The Chazen Museum of Art changed its leadership for the first time in over 30 years.
Previous director, Russell Panczenko, had been the director of the Chazen for over three decades. Now ready for retirement, he passed down the role to Amy Gilman. The position is an intimidating role to have — overseeing all operations, from exhibits, acquisitions to caretaking of the collections. Having a doctorate in art history from Case Western Reserve University, Gilman is an ideal candidate for the position, and Panczenko agrees.
“This lady is highly qualified and very experienced,” Panczenko said. “I think she’s the right person to step into my shoes.”
Stepping out of his long-time position is a bittersweet transition for Panczenko, who has encountered both pleasures and sometimes, a slight lack of enjoyment. While having a position in a field that you love is gratifying, the tedious administrative jobs have become tiring. Having trade-offs just comes with the territory, Panczenko said.
The museum has seen improvements during Panczenko’s time as director. In the past years, the collection hasn’t just increased slightly, it’s more than doubled. No doubt helped by the construction of the new building.
Even though Panczenko will no longer be on site, he will always have the Chazen in his mind and in his heart. He said he looks forward to seeing an expansion in scholarly thinking. With the larger collection, the possibilities for this seem to be endless. The collection should be studied, information should be published and bridges should be built with other museum curators. In terms of research, there are huge possibilities for growth, Panczenko said.
The Chazen won’t be the only thought floating around Panczenko’s mind. Art will still be his passion, and so will follow him every where. Now with more free time, Panczenko will be able to put more time into his own photography work.
“At this point, I’m going to have a lot more time to spend with my camera and learning to work with it and do what I like to do,” Panczenko said. “So suddenly I’ve got a lot of time to myself, which I’m happy about.”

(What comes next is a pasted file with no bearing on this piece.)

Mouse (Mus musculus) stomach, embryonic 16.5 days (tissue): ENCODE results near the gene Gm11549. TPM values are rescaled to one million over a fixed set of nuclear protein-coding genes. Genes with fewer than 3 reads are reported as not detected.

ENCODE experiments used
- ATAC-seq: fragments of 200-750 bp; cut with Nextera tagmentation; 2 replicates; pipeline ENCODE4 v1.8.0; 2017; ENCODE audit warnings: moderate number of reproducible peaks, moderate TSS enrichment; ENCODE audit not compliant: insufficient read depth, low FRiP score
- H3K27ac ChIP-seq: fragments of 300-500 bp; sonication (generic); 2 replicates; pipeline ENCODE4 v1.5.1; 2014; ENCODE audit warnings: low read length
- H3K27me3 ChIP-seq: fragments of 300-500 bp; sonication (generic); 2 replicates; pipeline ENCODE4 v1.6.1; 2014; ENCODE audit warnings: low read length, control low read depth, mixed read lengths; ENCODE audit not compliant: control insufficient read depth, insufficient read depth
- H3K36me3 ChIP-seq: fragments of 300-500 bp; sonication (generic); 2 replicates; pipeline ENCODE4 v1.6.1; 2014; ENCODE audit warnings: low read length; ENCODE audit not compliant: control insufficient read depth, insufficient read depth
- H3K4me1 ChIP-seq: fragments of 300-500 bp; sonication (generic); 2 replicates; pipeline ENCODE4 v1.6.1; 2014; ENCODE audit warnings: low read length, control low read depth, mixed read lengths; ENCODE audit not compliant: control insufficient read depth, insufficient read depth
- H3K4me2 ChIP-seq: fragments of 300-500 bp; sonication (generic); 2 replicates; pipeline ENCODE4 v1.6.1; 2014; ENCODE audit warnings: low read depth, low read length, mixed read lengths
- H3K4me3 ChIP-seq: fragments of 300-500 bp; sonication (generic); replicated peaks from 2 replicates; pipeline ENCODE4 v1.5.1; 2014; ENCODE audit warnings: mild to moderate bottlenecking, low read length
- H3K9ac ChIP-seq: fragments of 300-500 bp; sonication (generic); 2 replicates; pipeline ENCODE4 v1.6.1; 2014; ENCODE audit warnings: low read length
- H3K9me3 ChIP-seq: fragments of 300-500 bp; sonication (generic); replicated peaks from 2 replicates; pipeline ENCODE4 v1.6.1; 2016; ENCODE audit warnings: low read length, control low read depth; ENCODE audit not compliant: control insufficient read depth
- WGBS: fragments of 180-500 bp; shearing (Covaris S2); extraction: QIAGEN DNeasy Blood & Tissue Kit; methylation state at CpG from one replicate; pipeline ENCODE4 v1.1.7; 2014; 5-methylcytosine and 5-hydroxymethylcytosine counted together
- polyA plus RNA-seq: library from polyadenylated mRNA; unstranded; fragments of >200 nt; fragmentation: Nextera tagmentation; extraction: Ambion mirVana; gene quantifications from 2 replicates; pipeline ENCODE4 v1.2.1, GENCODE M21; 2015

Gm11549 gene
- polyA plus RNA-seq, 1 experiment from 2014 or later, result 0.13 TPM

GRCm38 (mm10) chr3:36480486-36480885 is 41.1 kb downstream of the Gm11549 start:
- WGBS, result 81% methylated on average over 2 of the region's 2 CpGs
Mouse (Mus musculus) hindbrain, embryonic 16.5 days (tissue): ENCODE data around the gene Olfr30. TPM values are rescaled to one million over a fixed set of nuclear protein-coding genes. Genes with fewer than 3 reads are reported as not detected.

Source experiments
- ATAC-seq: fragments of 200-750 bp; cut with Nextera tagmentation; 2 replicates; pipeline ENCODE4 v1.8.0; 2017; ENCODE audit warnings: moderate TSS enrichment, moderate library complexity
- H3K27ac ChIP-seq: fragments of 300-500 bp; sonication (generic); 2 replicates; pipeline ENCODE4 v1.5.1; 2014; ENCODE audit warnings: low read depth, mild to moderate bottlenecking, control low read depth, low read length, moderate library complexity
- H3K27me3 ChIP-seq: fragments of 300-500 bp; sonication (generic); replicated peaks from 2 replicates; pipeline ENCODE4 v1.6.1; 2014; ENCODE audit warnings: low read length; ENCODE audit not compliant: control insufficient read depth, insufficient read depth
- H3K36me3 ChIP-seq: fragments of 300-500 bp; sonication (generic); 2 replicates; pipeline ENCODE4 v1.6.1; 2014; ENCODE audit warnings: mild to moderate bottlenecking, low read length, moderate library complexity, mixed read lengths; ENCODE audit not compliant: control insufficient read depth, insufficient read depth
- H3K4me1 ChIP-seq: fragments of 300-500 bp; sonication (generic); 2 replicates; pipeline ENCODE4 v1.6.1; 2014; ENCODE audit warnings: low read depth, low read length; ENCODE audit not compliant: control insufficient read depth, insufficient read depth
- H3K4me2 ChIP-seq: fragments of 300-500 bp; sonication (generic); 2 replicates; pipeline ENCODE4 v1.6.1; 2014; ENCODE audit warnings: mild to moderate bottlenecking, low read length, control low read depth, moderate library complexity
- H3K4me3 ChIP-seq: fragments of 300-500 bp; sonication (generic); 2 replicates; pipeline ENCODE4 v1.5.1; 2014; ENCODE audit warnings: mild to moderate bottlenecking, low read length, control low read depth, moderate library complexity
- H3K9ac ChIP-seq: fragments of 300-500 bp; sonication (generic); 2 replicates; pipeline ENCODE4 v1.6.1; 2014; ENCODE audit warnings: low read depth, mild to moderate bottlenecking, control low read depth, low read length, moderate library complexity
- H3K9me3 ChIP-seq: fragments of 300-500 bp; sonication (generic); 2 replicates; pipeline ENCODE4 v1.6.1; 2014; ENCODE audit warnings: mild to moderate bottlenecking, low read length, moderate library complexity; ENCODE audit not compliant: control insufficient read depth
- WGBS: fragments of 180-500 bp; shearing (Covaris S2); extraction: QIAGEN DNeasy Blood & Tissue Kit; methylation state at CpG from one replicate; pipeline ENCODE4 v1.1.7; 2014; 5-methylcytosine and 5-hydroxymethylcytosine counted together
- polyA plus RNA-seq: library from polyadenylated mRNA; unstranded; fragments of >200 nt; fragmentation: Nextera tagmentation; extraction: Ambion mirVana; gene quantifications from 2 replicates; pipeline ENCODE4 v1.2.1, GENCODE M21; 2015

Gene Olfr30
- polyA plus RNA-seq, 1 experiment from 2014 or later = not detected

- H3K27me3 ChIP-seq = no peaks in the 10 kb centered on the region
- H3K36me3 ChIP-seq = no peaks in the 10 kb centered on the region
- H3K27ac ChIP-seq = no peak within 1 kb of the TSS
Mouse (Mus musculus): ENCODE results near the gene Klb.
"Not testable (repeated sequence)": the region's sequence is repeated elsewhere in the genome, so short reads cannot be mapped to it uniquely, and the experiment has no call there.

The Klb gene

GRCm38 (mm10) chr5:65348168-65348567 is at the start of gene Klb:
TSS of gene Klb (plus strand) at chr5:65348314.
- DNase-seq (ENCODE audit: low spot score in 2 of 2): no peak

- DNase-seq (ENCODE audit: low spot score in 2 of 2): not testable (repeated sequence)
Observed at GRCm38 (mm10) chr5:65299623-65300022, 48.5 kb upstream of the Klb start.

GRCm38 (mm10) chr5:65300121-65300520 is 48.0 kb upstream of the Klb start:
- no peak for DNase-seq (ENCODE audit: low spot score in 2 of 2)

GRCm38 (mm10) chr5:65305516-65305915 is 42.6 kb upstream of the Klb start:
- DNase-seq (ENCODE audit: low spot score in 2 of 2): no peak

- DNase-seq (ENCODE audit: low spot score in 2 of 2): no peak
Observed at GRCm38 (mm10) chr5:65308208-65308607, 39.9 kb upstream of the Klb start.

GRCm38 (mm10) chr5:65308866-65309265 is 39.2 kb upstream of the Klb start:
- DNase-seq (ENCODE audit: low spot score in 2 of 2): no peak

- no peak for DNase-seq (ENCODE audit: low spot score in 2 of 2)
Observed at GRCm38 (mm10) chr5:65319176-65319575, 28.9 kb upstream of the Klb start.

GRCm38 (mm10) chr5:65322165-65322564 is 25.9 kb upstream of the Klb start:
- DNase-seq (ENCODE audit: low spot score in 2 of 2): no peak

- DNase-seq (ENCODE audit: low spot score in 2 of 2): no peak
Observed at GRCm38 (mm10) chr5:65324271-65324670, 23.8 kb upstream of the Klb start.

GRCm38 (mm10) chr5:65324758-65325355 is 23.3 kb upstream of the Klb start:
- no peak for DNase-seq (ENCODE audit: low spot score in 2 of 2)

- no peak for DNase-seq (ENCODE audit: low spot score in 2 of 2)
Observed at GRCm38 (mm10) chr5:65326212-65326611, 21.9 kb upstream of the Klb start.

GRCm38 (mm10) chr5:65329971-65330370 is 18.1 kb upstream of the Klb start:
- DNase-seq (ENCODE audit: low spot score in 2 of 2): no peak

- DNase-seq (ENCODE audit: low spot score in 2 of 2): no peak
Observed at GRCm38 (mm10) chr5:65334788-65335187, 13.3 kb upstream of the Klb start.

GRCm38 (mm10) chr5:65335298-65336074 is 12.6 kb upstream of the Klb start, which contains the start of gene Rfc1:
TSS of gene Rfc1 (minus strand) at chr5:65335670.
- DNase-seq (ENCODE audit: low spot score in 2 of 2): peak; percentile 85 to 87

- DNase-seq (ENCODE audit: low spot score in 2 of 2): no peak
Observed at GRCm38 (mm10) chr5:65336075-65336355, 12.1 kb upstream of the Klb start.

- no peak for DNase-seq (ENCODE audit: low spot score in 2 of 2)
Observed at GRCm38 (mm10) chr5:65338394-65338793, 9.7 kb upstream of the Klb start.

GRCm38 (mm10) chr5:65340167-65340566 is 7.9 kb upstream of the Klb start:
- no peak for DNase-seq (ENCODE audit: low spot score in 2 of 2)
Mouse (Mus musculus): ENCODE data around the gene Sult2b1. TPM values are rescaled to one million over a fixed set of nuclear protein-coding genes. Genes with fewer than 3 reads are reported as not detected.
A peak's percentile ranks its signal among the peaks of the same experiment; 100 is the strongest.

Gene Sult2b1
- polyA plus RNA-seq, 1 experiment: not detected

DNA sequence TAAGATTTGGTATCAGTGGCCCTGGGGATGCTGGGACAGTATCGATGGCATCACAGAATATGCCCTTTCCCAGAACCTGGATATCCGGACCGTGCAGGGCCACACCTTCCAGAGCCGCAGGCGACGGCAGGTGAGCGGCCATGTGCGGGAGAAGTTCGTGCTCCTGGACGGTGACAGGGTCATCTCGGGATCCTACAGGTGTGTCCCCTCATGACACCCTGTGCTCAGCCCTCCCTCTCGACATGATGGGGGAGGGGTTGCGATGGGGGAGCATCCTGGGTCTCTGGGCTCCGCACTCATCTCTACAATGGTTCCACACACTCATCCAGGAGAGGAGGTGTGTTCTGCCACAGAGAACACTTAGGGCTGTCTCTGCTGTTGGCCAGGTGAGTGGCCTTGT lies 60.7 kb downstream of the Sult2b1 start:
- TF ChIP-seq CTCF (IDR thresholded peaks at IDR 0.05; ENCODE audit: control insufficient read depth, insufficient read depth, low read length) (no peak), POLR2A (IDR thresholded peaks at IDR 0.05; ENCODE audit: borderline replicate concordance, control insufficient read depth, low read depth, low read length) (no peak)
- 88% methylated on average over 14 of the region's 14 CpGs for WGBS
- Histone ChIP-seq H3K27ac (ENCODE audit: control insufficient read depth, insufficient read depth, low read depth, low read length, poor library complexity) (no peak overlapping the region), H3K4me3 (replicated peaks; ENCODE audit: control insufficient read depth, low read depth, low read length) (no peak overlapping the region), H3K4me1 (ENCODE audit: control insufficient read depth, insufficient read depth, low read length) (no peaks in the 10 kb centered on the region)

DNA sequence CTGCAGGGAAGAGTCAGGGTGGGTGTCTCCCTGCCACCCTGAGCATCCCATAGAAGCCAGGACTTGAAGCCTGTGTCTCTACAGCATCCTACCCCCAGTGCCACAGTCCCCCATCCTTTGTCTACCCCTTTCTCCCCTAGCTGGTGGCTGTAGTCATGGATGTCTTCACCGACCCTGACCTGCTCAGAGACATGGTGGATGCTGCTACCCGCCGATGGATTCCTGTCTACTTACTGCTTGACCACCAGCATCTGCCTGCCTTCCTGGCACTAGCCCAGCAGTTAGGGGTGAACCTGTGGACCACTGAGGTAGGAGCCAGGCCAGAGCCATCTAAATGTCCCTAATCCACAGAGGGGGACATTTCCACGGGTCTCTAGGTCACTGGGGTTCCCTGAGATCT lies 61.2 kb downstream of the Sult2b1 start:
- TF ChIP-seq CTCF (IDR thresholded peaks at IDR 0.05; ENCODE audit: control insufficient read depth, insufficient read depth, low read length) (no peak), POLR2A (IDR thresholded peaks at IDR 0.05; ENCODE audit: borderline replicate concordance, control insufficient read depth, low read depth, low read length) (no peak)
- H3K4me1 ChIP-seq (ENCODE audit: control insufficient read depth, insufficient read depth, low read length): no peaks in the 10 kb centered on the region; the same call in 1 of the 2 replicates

As for the new director, she’s been busy planning her arrival to the Chazen and moving to Madison. Her new position began on September 11. An important part of her new role will include community outreach and strengthening the bond between the Chazen and the outside community, at both the campus and city level.
“I’m really looking forward to seeing what we can do to really continue to engage the student body, the faculty and the community even more,” Gilman said. “Everyone is invited to an ice cream social on the first Saturday of my time at the Chazen from 1-3 p.m. where I hope to meet a lot of people.”
Connecting with the community is an important step to take before implementing new programs at the museum, Gilman said. She plans to take a step back, learn about the people of Madison and listen to what individuals have to say.
Gilman also plans to support Madison’s art scene outside of the Chazen. A goal of hers is to stay informed about the local campus life. She and her family also plan on attending local gallery events and exhibit openings.
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Staying well informed and introducing herself to the people of Madison will aid in the transition period as she takes on her new role, but problems are bound to occur. But these situations shouldn’t be looked at as a bad thing, Gilman said.
“Any point in which you have a leadership transition… it is going to cause some differences,” said Gilman. “…that’s going to be the most significant issue that I’ll be working through. Not because it’s necessarily bad, but because it’s the reality of the situation.”
The transition shouldn’t be a source of anxiety for lovers of the Chazen. Even though she hasn’t completed an art project of her own since 2000, her experience will guarantee a successful future for the community, the Chazen and the future exhibits to come.
“I quickly discovered I’m a much better museum person than I am an art maker,” Gilman said. “I don’t make work myself, I just appreciate those who do.”